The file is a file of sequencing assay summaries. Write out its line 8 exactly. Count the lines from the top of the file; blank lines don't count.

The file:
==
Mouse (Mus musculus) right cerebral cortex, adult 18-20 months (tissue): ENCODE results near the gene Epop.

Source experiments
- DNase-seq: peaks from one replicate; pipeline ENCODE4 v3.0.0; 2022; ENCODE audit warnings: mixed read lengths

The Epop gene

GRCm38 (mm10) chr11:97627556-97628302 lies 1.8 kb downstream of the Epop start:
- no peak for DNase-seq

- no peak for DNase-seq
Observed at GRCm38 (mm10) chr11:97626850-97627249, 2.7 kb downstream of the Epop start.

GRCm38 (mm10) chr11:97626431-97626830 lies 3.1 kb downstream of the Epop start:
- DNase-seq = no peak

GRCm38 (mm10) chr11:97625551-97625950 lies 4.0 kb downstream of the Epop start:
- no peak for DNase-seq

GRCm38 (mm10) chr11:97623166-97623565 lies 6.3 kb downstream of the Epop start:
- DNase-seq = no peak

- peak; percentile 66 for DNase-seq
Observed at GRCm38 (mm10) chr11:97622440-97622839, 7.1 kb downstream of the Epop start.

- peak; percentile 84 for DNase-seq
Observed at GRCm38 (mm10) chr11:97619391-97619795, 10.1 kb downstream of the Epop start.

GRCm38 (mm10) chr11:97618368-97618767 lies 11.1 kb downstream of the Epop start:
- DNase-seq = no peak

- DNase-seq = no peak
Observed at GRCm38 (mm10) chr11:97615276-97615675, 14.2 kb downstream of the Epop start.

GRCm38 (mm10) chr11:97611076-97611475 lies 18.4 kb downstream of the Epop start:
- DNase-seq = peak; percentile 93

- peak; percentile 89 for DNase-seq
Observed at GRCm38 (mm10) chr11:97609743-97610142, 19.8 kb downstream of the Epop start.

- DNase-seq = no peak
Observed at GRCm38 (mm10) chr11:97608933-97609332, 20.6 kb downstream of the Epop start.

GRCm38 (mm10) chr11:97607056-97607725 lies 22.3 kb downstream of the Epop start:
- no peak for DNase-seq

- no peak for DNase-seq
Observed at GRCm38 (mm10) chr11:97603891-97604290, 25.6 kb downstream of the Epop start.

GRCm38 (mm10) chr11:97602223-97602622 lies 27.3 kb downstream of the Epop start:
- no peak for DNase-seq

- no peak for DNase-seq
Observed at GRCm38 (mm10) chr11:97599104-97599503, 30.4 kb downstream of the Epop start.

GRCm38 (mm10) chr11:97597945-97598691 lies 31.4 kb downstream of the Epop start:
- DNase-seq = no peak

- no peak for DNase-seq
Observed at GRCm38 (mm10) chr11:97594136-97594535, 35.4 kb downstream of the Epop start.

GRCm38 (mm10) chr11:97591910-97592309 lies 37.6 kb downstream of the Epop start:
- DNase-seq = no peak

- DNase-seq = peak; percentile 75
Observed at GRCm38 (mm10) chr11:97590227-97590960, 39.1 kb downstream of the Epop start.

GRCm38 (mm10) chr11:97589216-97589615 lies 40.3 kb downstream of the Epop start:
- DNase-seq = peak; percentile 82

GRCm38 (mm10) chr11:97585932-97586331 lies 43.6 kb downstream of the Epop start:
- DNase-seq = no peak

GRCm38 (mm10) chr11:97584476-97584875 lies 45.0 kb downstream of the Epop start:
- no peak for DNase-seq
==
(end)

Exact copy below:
Observed at GRCm38 (mm10) chr11:97626850-97627249, 2.7 kb downstream of the Epop start.